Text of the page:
Video On Demand Distribution MiddleMen

VOD Distribution is going to change the world.

That was the thought running through my head a few years back when I watched a James Bond movie on my very small iPod. It was a time when video on demand distribution was new. The idea of consuming media without a physical DVD seemed weird.

As a filmmaker, I was adjusting to the new paradigm… Video on demand distribution allowed me to directly access my audience. I hadn’t yet realized that we had the power.

Like many filmmakers with an independent movie and no deal, I received countless offers to give up my VOD distribution rights to bottom-feeding distribution companies. The offer was seductive. These aggregators promised inclusion on Amazon and iTunes and other anonymous marketplaces.

In exchange for almost no money, I was offered the the validation of acceptance. All I had to do was sign over my rights… And if I refused, what could I do?

This got me thinking. Let’s pretend I wasn’t seeking VOD distribution for my movie. Let’s pretend instead that I wanted to open my own frozen yogurt shop. Would I still ask permission to sell my yogurt? Probably not. Instead of asking someone to sell my yogurt for me, I would pick up a sign, pass out flyers and get press coverage. I would partner with other complementary businesses. I would work to get people into my store.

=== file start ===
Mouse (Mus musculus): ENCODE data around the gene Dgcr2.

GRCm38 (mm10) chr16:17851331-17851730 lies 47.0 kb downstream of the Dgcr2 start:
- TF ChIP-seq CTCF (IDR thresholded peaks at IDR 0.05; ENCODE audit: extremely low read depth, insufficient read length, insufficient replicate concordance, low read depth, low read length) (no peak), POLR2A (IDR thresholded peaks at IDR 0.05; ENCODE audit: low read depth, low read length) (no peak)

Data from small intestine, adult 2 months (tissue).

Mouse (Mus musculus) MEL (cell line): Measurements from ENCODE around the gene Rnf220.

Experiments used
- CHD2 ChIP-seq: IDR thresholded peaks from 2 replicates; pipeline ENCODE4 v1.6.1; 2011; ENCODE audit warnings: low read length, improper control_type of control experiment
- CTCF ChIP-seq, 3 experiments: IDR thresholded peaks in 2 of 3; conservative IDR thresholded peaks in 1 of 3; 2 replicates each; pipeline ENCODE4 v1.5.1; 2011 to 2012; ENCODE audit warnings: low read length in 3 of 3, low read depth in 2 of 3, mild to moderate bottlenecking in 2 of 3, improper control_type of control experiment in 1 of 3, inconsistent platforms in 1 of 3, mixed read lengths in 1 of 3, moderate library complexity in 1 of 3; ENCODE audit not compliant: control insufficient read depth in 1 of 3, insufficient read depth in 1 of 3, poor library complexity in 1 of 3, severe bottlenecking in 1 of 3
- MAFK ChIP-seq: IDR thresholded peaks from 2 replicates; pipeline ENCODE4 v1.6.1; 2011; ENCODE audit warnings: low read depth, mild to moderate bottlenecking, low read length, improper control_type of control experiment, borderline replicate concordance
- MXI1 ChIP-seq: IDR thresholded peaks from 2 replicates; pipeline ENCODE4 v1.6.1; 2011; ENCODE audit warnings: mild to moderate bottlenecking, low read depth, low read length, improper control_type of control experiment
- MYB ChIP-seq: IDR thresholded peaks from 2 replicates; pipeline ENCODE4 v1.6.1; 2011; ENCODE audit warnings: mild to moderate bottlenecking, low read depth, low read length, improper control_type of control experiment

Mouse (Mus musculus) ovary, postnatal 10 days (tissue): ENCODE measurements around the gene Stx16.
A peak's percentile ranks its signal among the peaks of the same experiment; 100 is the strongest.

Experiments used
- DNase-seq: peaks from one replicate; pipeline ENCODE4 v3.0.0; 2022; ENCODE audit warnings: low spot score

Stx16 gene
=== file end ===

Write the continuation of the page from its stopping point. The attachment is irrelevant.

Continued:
Why should the independent movie business be any different?

Yet as filmmakers, we have the tendency to fork over our rights based solely on the promise of some crappy distribution deal. Don’t get me wrong – the key word is CRAPPY. If you are fortunate enough to get a good deal, you should take it. But if all you’re getting is crap – like those traditional deals that snag your rights for seven years and never pay.

Why do filmmakers accept crappy video on demand distribution deals?

Because in the old days we have been conditioned to believe that adding a middleman will magically create revenue beyond what the filmmaker could otherwise create on their own. And that’s stupid.

These days you can sell your movie directly to your audience.

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If you are a filmmaker with a movie, before you give up your filmmaking rights, check out this website:

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